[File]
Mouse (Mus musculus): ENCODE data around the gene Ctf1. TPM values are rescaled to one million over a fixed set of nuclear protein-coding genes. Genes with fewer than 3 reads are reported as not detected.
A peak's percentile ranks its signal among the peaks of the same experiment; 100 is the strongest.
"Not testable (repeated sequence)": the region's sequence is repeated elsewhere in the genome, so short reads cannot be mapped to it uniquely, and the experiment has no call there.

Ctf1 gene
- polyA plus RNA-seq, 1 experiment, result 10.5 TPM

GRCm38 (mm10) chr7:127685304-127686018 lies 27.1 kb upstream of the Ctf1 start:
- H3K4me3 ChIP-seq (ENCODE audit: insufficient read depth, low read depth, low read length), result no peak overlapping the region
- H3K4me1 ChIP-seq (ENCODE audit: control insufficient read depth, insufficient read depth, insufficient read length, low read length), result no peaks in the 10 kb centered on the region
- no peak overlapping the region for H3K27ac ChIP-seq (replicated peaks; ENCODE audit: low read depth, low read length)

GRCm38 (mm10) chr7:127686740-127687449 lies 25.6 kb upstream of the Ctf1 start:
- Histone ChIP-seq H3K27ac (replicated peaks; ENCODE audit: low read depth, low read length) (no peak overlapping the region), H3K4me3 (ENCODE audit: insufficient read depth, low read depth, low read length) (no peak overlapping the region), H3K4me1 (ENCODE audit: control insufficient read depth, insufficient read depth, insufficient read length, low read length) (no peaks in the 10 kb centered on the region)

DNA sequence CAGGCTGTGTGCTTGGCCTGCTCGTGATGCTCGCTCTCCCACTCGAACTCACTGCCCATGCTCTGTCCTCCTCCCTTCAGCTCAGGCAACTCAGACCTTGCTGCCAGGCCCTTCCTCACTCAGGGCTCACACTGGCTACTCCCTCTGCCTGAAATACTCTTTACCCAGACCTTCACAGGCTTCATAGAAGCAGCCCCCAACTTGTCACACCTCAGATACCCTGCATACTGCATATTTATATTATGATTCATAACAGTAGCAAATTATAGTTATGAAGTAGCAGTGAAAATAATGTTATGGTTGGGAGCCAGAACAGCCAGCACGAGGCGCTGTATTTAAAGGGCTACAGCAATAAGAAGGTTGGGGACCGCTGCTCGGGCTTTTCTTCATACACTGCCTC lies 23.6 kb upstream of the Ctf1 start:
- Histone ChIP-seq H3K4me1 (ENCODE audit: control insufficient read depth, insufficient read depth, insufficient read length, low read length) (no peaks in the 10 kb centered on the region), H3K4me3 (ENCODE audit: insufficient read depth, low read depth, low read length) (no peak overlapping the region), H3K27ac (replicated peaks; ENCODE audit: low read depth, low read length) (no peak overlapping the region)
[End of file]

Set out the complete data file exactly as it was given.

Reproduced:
Mouse (Mus musculus): ENCODE data around the gene Ctf1. TPM values are rescaled to one million over a fixed set of nuclear protein-coding genes. Genes with fewer than 3 reads are reported as not detected.
A peak's percentile ranks its signal among the peaks of the same experiment; 100 is the strongest.
"Not testable (repeated sequence)": the region's sequence is repeated elsewhere in the genome, so short reads cannot be mapped to it uniquely, and the experiment has no call there.

Ctf1 gene
- polyA plus RNA-seq, 1 experiment, result 10.5 TPM

GRCm38 (mm10) chr7:127685304-127686018 lies 27.1 kb upstream of the Ctf1 start:
- H3K4me3 ChIP-seq (ENCODE audit: insufficient read depth, low read depth, low read length), result no peak overlapping the region
- H3K4me1 ChIP-seq (ENCODE audit: control insufficient read depth, insufficient read depth, insufficient read length, low read length), result no peaks in the 10 kb centered on the region
- no peak overlapping the region for H3K27ac ChIP-seq (replicated peaks; ENCODE audit: low read depth, low read length)

GRCm38 (mm10) chr7:127686740-127687449 lies 25.6 kb upstream of the Ctf1 start:
- Histone ChIP-seq H3K27ac (replicated peaks; ENCODE audit: low read depth, low read length) (no peak overlapping the region), H3K4me3 (ENCODE audit: insufficient read depth, low read depth, low read length) (no peak overlapping the region), H3K4me1 (ENCODE audit: control insufficient read depth, insufficient read depth, insufficient read length, low read length) (no peaks in the 10 kb centered on the region)

DNA sequence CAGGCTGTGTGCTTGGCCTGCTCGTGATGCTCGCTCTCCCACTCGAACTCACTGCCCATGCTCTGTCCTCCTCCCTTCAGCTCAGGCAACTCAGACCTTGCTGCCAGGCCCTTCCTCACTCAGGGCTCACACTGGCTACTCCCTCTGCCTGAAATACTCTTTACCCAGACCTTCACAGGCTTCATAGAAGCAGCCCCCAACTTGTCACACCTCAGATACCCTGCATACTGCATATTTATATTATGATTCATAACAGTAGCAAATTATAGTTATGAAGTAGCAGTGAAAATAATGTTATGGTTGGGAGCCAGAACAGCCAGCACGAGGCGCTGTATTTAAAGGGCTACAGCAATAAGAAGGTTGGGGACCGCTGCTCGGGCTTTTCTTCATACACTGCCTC lies 23.6 kb upstream of the Ctf1 start:
- Histone ChIP-seq H3K4me1 (ENCODE audit: control insufficient read depth, insufficient read depth, insufficient read length, low read length) (no peaks in the 10 kb centered on the region), H3K4me3 (ENCODE audit: insufficient read depth, low read depth, low read length) (no peak overlapping the region), H3K27ac (replicated peaks; ENCODE audit: low read depth, low read length) (no peak overlapping the region)